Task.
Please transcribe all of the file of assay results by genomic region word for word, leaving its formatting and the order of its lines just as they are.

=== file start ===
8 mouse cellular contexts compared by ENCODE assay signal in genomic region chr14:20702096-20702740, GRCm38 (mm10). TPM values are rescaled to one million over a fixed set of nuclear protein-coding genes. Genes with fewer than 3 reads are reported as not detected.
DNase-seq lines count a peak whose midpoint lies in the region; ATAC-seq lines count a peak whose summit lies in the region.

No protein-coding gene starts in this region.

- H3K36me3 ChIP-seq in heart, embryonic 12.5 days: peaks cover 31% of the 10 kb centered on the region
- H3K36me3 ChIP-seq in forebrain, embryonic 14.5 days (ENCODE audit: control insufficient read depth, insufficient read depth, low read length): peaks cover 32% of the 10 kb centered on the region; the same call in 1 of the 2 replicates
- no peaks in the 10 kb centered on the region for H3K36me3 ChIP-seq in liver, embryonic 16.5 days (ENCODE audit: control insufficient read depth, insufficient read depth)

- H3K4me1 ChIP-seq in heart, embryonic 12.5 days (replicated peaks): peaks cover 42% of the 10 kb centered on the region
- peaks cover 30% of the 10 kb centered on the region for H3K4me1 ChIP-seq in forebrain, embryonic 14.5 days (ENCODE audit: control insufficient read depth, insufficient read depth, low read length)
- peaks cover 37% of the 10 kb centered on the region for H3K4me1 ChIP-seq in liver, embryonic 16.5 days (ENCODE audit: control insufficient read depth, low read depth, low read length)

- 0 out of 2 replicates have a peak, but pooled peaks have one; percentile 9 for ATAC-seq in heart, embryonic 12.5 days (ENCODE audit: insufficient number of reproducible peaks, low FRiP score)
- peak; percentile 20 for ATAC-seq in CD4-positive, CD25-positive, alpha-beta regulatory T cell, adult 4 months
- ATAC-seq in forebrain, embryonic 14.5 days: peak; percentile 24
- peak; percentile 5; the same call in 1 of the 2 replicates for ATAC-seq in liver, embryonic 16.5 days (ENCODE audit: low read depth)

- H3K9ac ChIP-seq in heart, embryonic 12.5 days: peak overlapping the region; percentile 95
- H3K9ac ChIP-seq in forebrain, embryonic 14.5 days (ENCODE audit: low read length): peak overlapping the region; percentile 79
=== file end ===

8 mouse cellular contexts compared by ENCODE assay signal in genomic region chr14:20702096-20702740, GRCm38 (mm10). TPM values are rescaled to one million over a fixed set of nuclear protein-coding genes. Genes with fewer than 3 reads are reported as not detected.
DNase-seq lines count a peak whose midpoint lies in the region; ATAC-seq lines count a peak whose summit lies in the region.

No protein-coding gene starts in this region.

- H3K36me3 ChIP-seq in heart, embryonic 12.5 days: peaks cover 31% of the 10 kb centered on the region
- H3K36me3 ChIP-seq in forebrain, embryonic 14.5 days (ENCODE audit: control insufficient read depth, insufficient read depth, low read length): peaks cover 32% of the 10 kb centered on the region; the same call in 1 of the 2 replicates
- no peaks in the 10 kb centered on the region for H3K36me3 ChIP-seq in liver, embryonic 16.5 days (ENCODE audit: control insufficient read depth, insufficient read depth)

- H3K4me1 ChIP-seq in heart, embryonic 12.5 days (replicated peaks): peaks cover 42% of the 10 kb centered on the region
- peaks cover 30% of the 10 kb centered on the region for H3K4me1 ChIP-seq in forebrain, embryonic 14.5 days (ENCODE audit: control insufficient read depth, insufficient read depth, low read length)
- peaks cover 37% of the 10 kb centered on the region for H3K4me1 ChIP-seq in liver, embryonic 16.5 days (ENCODE audit: control insufficient read depth, low read depth, low read length)

- 0 out of 2 replicates have a peak, but pooled peaks have one; percentile 9 for ATAC-seq in heart, embryonic 12.5 days (ENCODE audit: insufficient number of reproducible peaks, low FRiP score)
- peak; percentile 20 for ATAC-seq in CD4-positive, CD25-positive, alpha-beta regulatory T cell, adult 4 months
- ATAC-seq in forebrain, embryonic 14.5 days: peak; percentile 24
- peak; percentile 5; the same call in 1 of the 2 replicates for ATAC-seq in liver, embryonic 16.5 days (ENCODE audit: low read depth)

- H3K9ac ChIP-seq in heart, embryonic 12.5 days: peak overlapping the region; percentile 95
- H3K9ac ChIP-seq in forebrain, embryonic 14.5 days (ENCODE audit: low read length): peak overlapping the region; percentile 79